For those with type 1 diabetes, exercise comes with a different set of challenges. Insulin sensitivity, glucose metabolism and carbohydrate intake all become important factors. In order to help people with type 1 diabetes find a safe and efficient exercise routine, an international team of researchers published exercise and nutrition guidelines that help prevent fluctuations in blood sugar.
This set of guidelines is the first of its kind. For two years, the 21-person research team looked at data from clinical trials and studies in order to come up with a consensus on exercise management for those with type 1 diabetes.
The researchers found that regular exercise is key for individuals with type 1 diabetes. It can help decrease total daily insulin needs and can lead to fewer diabetes-related complications. But in order to exercise safely, patients must monitor their blood glucose levels before, during and after exercise as well as alter their insulin plan to match their increased physical activity. These precautions are taken in order to avoid hypoglycemia, or when sugar levels go too low.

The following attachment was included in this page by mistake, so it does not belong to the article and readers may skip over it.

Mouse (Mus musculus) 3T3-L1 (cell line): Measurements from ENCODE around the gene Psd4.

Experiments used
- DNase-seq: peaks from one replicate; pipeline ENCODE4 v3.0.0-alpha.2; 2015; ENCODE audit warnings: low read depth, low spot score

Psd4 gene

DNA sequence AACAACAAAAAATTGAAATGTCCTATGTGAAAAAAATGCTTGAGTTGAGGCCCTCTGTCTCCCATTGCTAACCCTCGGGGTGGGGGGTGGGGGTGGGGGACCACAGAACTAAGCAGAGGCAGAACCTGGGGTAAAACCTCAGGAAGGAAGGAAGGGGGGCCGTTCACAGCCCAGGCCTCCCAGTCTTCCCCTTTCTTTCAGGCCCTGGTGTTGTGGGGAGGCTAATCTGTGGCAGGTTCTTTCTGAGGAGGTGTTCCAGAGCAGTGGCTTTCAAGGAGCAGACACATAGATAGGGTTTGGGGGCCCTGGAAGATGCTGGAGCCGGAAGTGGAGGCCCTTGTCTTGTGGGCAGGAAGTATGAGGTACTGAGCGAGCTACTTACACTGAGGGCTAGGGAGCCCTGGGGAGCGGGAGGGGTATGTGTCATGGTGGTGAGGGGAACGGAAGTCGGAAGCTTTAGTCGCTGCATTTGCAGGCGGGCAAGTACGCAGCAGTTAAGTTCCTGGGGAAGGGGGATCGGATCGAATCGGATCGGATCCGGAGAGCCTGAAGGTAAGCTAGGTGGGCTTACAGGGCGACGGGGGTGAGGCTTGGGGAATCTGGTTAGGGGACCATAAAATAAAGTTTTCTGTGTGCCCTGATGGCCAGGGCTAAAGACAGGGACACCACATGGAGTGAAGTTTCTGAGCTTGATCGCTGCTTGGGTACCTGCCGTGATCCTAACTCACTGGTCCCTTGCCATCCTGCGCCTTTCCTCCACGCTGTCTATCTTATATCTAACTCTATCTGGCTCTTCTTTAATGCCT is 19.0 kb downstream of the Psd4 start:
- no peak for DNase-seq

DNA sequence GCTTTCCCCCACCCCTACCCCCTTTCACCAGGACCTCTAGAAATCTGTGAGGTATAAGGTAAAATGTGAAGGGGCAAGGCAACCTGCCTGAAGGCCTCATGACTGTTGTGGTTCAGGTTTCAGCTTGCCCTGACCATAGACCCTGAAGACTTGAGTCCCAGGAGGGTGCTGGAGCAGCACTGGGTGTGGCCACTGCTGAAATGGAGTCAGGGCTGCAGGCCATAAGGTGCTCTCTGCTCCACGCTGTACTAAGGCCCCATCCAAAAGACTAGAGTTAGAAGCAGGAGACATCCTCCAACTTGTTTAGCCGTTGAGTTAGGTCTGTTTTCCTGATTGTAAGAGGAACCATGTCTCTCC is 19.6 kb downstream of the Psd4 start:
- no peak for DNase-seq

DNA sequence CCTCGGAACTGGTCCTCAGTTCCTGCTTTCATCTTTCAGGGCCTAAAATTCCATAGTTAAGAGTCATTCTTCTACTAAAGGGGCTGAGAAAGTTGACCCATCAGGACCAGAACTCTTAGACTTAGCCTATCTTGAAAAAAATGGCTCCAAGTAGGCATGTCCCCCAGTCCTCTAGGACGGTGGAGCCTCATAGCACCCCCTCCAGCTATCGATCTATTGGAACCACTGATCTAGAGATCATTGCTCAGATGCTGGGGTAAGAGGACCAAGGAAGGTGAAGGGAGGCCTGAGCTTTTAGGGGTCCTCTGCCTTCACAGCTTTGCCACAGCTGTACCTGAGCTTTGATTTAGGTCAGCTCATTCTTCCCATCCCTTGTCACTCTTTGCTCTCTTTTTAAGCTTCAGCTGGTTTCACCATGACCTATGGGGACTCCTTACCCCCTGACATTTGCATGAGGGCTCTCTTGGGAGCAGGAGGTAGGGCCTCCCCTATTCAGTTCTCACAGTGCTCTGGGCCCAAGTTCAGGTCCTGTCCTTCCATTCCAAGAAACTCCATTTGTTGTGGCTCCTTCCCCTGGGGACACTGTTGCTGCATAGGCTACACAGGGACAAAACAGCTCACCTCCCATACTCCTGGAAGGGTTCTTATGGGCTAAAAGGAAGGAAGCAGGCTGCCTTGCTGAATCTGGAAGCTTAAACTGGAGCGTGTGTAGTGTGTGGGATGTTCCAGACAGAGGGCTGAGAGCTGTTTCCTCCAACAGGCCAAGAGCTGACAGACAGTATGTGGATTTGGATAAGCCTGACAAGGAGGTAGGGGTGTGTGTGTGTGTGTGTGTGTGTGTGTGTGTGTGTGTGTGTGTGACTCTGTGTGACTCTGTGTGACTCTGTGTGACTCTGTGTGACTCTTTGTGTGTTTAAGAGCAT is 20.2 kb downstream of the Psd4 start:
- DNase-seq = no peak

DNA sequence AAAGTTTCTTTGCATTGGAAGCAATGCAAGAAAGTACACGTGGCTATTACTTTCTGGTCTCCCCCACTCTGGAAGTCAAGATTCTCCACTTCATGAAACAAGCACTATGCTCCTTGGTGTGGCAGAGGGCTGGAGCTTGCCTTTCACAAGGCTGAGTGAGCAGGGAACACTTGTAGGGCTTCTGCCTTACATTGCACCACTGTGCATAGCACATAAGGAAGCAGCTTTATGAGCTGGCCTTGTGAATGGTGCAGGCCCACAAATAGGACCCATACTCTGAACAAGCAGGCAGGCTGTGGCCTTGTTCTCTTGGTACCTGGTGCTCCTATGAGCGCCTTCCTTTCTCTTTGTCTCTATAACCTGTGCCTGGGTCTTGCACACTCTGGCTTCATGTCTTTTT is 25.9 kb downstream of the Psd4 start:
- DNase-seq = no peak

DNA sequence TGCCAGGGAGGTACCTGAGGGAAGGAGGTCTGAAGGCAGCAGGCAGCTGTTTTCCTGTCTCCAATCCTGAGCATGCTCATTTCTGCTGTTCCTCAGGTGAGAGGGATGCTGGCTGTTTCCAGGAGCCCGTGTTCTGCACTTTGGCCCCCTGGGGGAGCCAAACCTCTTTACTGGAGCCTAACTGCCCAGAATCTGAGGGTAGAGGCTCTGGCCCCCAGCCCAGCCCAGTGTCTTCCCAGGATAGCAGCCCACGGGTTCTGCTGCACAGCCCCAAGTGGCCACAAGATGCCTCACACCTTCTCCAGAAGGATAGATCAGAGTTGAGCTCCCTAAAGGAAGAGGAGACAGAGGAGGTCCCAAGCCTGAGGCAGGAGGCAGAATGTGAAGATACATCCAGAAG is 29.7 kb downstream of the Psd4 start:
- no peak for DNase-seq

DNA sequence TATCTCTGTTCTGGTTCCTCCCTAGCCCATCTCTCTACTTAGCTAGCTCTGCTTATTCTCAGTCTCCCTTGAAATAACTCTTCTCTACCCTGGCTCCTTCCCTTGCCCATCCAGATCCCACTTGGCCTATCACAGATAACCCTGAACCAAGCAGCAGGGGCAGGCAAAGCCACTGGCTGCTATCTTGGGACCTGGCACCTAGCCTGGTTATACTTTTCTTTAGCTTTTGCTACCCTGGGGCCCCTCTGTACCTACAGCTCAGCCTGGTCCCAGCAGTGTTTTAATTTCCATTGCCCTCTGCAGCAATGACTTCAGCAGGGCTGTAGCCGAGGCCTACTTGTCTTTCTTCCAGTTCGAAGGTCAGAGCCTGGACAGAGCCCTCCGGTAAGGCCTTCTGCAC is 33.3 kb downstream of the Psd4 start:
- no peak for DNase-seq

Dr. Rémi Rabasa-Lhoret from the Montreal Clinical Research Institute says that “these guidelines fulfill a major unmet need to help patients with type 1 diabetes, and their healthcare professionals, to overcome the various barriers for exercise and this, in turn, should help them to achieve the multitude of health benefits that exercise affords.”
Here are some of the research team’s healthy exercise tips for those with type 1 diabetes:
• Monitoring glucose throughout exercise is essential.
• A blood glucose level between 7 to 10 mm/L is recommended when beginning exercise.
• Before exercise, ingest carbohydrates if insulin concentrations are high.
• Different types of exercise affect blood glucose levels differently.
• Resistance exercise, such as weight lifting or elastic resistance bands, is best for glucose stability.
• The risk of hypoglycemia is increased 24 hours after exercise.
• Insulin plans should be adjusted with increased exercise.
PC: tanjanshaw, CC-BY
Jane Snyder is a health intern with Paste and a freelance writer and photojournalist based out of Athens, Georgia.